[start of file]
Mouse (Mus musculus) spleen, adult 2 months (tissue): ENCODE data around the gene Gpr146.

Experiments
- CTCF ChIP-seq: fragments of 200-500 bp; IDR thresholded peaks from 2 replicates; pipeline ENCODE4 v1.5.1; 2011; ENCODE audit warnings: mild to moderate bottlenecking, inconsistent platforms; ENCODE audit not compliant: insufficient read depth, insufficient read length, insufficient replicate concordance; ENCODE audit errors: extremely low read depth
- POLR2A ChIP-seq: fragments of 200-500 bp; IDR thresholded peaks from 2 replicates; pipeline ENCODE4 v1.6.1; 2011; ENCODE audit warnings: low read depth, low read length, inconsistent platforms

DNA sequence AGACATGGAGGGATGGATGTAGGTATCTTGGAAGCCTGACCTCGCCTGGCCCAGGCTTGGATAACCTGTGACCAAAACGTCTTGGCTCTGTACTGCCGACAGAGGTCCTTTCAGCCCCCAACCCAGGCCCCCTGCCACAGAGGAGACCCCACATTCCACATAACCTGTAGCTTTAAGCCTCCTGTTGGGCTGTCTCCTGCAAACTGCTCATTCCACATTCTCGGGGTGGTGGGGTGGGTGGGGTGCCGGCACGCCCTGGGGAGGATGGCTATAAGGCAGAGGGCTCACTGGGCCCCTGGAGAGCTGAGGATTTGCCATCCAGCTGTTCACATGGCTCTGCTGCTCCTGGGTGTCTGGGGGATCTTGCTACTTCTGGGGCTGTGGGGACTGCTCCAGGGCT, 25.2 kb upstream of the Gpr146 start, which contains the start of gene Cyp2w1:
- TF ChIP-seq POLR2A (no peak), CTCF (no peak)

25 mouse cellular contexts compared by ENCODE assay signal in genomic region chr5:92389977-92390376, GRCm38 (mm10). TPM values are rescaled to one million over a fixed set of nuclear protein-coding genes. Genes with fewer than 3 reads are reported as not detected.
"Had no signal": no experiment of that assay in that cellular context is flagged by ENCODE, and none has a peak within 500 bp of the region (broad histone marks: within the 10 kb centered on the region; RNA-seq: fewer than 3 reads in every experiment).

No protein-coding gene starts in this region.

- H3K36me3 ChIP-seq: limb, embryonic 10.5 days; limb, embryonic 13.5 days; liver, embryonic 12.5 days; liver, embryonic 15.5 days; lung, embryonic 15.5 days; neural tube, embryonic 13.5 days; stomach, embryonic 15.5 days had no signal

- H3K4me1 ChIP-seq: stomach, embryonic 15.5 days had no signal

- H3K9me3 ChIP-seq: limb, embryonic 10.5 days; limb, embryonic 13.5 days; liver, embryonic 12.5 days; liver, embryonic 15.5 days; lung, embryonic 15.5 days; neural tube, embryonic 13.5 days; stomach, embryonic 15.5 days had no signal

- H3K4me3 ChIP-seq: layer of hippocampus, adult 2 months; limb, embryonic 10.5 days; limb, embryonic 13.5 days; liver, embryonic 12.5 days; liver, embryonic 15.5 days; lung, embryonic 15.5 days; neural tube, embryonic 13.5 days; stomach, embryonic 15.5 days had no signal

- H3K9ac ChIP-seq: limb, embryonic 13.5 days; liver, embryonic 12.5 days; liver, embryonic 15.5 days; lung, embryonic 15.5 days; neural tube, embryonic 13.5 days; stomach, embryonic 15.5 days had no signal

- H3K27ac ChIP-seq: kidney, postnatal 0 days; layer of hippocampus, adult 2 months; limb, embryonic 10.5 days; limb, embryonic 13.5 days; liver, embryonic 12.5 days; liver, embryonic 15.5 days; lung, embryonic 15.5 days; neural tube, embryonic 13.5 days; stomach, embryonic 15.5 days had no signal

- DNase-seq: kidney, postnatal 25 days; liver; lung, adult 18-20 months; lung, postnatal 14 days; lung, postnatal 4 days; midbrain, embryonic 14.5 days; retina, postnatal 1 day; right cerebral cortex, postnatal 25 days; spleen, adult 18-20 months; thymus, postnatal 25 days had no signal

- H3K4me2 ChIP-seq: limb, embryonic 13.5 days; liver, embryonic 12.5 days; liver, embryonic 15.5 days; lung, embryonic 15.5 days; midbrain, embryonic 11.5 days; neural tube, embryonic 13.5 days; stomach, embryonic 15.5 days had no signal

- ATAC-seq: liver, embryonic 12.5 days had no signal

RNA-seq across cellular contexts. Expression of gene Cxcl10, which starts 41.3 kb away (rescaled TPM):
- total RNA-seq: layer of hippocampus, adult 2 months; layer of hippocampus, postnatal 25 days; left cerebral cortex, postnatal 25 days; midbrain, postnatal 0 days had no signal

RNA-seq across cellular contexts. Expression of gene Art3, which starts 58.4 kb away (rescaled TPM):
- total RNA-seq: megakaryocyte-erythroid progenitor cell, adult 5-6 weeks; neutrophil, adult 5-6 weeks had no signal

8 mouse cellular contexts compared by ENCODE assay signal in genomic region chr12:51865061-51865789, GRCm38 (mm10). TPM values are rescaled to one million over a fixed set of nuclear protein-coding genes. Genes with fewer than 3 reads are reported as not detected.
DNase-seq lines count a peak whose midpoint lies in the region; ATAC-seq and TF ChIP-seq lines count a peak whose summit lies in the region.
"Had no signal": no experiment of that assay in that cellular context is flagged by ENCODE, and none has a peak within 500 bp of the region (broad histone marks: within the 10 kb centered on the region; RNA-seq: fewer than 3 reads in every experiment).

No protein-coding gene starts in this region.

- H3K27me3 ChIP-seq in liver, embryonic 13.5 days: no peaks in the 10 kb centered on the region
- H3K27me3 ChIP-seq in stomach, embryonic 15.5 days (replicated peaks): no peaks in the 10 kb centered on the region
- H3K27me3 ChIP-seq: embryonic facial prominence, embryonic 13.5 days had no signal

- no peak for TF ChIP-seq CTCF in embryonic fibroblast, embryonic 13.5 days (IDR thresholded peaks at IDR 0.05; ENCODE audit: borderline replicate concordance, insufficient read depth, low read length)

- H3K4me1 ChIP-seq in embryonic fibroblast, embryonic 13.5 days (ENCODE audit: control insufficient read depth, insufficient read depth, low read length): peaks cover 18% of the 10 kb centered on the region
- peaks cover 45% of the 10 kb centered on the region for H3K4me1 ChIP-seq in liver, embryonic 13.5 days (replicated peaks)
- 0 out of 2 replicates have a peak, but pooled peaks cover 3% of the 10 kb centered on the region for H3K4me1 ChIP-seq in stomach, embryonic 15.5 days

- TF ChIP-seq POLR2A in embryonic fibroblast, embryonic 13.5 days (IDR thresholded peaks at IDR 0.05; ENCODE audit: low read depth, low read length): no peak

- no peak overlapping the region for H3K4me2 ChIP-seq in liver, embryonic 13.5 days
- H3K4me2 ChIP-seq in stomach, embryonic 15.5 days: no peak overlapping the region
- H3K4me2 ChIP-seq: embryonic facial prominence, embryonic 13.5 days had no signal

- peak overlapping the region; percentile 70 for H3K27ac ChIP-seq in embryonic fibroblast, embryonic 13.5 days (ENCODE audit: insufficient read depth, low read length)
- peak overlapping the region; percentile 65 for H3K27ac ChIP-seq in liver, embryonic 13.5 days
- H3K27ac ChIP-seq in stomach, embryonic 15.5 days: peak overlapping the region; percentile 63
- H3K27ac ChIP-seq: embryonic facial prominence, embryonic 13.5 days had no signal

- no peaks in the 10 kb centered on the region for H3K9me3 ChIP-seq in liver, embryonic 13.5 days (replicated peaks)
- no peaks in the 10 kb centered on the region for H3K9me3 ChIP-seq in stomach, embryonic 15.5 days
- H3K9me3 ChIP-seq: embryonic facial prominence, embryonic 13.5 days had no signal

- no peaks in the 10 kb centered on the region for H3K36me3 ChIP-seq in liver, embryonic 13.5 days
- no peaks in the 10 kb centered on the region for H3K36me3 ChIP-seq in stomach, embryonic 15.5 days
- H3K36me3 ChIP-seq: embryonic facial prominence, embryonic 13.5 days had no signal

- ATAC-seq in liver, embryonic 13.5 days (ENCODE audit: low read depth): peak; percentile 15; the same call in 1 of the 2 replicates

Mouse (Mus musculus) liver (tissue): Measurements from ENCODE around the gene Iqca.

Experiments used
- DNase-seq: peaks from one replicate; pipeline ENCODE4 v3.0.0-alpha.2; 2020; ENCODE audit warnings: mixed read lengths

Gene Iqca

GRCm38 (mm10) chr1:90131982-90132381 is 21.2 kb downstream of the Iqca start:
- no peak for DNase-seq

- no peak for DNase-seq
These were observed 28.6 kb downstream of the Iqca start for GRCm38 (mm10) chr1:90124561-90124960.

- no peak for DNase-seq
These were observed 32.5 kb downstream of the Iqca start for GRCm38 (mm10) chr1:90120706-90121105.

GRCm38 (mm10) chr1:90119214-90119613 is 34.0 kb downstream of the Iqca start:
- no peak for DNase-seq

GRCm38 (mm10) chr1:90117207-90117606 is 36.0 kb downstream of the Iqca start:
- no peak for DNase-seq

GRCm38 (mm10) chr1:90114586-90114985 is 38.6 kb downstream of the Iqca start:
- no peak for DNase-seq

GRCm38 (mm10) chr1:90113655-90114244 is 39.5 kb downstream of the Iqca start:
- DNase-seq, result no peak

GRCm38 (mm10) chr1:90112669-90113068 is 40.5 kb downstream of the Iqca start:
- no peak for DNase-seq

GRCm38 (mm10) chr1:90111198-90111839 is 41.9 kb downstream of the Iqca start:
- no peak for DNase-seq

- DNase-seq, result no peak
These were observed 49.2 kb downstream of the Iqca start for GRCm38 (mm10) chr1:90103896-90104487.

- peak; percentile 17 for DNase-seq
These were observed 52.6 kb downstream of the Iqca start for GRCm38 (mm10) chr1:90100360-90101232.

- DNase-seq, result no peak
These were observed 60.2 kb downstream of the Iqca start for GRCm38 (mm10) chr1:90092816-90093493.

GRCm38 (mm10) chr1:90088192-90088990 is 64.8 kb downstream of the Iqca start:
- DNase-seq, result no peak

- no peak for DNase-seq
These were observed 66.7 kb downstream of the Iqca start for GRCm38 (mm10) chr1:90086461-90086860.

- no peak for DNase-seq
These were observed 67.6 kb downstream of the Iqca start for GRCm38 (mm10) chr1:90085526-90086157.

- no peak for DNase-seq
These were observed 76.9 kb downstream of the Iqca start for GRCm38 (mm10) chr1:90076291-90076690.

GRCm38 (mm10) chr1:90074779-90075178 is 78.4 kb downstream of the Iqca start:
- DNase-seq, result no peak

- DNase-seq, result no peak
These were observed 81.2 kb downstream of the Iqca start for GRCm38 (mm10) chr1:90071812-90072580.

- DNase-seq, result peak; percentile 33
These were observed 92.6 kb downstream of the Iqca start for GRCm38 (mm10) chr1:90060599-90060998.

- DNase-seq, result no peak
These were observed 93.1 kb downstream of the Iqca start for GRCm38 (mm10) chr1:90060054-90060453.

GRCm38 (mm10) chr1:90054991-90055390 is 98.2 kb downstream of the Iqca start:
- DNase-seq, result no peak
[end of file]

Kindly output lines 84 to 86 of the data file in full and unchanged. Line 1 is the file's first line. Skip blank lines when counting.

These were observed 76.9 kb downstream of the Iqca start for GRCm38 (mm10) chr1:90076291-90076690.

GRCm38 (mm10) chr1:90074779-90075178 is 78.4 kb downstream of the Iqca start:
- DNase-seq, result no peak